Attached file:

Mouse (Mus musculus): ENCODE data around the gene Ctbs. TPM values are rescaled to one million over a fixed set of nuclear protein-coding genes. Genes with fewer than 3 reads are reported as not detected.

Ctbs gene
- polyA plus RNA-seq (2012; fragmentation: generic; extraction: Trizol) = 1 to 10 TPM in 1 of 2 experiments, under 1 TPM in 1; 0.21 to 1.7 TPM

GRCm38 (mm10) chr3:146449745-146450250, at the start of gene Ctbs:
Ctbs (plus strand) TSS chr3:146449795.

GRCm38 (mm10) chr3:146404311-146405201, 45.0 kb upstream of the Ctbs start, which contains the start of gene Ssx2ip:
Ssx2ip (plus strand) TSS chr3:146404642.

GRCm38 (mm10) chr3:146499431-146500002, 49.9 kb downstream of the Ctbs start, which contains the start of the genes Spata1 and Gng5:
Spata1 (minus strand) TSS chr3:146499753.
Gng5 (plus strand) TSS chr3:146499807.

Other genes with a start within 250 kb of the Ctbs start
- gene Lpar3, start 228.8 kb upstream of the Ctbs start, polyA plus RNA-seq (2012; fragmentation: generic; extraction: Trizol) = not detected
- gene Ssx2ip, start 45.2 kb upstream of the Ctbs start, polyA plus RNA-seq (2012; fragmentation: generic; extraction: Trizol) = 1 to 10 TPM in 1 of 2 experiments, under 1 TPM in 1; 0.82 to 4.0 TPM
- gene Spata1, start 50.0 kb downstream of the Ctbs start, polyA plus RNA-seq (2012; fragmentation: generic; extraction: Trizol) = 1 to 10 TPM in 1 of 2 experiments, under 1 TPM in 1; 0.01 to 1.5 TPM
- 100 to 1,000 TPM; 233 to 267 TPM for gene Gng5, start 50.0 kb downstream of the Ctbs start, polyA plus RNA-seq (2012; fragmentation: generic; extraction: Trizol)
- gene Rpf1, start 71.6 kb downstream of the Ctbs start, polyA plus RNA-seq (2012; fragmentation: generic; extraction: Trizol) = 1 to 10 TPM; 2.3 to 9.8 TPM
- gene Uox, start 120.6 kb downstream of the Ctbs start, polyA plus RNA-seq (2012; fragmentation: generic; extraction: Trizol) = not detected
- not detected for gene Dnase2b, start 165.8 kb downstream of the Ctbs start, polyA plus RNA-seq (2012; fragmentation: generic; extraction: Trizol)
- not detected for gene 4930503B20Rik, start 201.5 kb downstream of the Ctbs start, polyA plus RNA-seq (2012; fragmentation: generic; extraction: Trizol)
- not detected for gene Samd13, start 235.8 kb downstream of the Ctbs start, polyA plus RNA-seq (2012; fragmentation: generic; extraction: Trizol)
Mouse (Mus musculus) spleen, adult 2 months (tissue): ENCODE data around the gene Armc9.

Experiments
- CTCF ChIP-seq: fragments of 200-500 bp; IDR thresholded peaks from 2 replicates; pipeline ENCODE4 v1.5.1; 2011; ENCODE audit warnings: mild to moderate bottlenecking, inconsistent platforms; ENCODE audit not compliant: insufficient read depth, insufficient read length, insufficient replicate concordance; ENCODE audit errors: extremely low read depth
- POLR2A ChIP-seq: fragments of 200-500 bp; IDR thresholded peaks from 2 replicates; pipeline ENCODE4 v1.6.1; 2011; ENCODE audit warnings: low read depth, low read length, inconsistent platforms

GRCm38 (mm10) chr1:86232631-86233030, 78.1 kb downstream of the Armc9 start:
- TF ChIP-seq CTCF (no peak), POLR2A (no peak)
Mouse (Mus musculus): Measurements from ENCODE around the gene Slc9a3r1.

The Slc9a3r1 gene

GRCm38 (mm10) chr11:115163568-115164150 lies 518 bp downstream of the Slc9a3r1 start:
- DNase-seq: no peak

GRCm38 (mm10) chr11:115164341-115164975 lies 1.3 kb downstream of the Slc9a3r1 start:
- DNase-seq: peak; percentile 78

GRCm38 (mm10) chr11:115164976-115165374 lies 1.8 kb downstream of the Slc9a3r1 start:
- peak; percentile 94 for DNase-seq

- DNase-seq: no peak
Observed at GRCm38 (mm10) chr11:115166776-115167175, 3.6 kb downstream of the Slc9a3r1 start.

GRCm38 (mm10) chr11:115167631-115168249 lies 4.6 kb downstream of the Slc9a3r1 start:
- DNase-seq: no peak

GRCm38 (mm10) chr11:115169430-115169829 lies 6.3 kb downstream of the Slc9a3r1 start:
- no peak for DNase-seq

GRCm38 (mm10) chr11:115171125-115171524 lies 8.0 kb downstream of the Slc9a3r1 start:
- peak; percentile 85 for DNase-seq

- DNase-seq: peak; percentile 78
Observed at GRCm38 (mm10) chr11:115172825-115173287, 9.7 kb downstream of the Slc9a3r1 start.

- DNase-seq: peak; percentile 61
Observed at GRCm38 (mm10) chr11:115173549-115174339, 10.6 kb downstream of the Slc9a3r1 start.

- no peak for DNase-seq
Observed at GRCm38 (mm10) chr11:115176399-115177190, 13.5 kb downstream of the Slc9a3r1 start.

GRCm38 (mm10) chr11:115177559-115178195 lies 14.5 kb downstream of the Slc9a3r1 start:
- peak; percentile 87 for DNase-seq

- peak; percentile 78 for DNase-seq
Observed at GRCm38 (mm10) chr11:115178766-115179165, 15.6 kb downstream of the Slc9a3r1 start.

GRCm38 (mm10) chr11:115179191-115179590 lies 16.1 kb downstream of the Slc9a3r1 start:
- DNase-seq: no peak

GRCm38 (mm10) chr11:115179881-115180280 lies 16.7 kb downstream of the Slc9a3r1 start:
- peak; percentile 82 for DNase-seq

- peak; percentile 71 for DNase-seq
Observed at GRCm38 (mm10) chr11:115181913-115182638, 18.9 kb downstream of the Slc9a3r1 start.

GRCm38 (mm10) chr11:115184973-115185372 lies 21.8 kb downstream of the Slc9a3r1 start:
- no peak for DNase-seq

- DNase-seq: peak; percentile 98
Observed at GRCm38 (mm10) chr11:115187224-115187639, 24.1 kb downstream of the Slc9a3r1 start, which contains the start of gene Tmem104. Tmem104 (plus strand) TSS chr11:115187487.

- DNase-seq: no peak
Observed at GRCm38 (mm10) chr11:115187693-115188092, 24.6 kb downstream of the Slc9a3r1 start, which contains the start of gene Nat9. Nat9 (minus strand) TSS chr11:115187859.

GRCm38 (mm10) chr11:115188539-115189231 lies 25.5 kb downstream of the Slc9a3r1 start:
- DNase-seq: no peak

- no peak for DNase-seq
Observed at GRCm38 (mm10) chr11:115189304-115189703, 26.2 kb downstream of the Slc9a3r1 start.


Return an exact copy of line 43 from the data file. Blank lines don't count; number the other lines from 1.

- DNase-seq: peak; percentile 78